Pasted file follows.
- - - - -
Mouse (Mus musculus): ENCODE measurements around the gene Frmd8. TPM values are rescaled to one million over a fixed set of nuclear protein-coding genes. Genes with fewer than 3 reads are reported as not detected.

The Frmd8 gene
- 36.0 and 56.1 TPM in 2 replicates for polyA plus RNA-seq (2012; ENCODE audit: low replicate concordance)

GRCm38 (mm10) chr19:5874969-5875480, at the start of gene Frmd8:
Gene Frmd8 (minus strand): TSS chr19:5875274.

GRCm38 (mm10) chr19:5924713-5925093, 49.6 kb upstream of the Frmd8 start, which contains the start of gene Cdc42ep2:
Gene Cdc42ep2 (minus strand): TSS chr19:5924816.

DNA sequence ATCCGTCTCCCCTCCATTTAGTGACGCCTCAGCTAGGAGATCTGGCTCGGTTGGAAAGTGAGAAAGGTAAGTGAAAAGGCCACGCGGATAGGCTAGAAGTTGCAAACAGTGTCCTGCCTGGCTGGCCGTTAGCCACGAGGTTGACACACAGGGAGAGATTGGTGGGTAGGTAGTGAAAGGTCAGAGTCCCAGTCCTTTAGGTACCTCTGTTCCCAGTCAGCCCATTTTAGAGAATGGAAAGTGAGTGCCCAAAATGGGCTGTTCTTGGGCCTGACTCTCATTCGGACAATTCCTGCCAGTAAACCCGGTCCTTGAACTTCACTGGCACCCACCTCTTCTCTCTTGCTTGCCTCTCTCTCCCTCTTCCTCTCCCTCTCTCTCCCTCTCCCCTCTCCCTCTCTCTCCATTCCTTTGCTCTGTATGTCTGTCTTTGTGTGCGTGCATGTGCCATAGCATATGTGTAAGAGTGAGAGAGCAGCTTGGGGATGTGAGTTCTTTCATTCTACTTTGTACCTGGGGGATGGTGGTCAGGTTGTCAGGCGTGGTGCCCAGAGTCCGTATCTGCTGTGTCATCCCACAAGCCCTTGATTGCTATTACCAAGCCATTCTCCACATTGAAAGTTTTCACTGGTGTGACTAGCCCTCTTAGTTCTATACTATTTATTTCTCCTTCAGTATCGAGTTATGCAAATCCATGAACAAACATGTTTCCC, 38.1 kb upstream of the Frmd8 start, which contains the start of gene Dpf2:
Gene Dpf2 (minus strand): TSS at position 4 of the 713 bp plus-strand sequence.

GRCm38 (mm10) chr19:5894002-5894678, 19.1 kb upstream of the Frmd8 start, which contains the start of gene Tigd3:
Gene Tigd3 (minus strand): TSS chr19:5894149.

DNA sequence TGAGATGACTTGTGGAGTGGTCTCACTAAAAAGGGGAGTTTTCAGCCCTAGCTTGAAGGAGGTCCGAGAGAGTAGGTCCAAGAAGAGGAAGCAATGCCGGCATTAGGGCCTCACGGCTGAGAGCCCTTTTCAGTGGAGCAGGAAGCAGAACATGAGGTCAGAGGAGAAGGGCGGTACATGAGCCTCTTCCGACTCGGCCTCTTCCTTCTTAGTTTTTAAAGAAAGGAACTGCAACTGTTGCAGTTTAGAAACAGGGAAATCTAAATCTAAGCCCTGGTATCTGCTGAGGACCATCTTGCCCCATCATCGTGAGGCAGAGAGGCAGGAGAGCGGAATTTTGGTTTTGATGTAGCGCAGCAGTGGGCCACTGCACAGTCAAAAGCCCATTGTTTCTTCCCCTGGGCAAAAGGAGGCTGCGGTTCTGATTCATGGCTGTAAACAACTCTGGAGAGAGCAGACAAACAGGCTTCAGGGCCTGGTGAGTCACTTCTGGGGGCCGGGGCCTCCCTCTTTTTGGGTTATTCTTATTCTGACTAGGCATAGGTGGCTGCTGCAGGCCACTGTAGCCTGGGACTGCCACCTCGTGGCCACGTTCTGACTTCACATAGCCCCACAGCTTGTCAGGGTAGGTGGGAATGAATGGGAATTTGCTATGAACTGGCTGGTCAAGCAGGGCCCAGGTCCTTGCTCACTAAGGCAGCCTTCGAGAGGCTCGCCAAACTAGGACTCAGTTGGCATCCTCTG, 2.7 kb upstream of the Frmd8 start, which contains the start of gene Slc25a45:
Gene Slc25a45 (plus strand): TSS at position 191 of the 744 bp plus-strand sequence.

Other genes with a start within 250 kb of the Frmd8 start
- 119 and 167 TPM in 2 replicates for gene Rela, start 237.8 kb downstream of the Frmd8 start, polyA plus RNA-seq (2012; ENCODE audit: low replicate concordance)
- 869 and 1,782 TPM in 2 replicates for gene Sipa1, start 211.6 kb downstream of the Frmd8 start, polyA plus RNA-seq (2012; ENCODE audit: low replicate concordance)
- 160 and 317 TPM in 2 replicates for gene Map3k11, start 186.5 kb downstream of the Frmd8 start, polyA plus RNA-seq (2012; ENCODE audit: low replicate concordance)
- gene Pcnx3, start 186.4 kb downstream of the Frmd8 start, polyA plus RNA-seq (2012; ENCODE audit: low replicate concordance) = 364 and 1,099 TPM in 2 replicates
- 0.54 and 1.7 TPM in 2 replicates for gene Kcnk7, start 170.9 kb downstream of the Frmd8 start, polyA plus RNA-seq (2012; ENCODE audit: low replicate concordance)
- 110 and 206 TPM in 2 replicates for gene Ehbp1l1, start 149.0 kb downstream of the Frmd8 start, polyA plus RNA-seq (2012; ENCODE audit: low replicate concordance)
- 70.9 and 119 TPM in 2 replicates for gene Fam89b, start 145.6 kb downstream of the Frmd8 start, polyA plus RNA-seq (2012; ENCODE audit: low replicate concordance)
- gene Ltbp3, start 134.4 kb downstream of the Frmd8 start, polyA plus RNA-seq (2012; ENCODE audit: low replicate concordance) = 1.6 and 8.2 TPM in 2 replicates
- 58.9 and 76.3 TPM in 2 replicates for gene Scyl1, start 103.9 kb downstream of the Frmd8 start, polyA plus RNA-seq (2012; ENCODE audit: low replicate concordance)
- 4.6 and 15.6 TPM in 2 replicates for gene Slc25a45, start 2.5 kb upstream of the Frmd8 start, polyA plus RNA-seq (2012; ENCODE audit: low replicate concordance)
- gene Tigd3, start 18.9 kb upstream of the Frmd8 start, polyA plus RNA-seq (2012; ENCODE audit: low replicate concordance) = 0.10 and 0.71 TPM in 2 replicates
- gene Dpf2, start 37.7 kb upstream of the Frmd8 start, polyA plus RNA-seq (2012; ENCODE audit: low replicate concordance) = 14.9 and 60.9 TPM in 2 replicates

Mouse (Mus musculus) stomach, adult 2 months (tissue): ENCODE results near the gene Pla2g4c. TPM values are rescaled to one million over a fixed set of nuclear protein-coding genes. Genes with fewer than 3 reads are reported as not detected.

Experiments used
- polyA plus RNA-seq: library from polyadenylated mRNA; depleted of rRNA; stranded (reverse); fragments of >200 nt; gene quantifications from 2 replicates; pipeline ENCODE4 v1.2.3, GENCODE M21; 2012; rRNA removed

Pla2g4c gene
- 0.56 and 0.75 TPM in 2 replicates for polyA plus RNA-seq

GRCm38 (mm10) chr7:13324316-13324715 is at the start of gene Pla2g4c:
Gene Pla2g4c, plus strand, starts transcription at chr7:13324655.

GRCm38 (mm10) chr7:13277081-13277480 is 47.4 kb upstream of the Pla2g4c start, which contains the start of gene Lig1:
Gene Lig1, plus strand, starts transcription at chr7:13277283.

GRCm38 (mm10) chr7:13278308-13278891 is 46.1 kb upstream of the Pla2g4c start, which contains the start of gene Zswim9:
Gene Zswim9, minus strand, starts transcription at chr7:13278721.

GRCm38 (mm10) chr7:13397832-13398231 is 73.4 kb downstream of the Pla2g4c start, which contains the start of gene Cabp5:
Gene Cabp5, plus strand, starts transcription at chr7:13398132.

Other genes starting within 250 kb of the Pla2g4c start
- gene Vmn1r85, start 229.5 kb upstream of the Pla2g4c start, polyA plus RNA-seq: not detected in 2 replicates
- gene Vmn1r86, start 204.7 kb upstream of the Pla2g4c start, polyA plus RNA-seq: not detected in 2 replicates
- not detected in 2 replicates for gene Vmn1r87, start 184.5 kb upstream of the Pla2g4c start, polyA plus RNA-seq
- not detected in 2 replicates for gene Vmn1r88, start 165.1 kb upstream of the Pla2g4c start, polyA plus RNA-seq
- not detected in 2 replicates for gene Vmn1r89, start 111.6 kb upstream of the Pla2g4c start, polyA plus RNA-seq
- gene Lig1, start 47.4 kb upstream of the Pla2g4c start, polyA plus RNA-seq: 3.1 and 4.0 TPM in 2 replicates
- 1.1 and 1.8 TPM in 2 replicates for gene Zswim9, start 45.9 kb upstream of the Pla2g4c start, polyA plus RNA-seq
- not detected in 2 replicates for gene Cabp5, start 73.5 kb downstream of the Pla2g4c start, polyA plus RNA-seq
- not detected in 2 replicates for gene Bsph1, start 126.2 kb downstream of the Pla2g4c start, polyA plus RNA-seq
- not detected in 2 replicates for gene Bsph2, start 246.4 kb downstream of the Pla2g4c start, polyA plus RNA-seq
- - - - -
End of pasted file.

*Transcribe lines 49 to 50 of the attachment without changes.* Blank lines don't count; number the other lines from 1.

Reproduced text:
- not detected in 2 replicates for gene Bsph1, start 126.2 kb downstream of the Pla2g4c start, polyA plus RNA-seq
- not detected in 2 replicates for gene Bsph2, start 246.4 kb downstream of the Pla2g4c start, polyA plus RNA-seq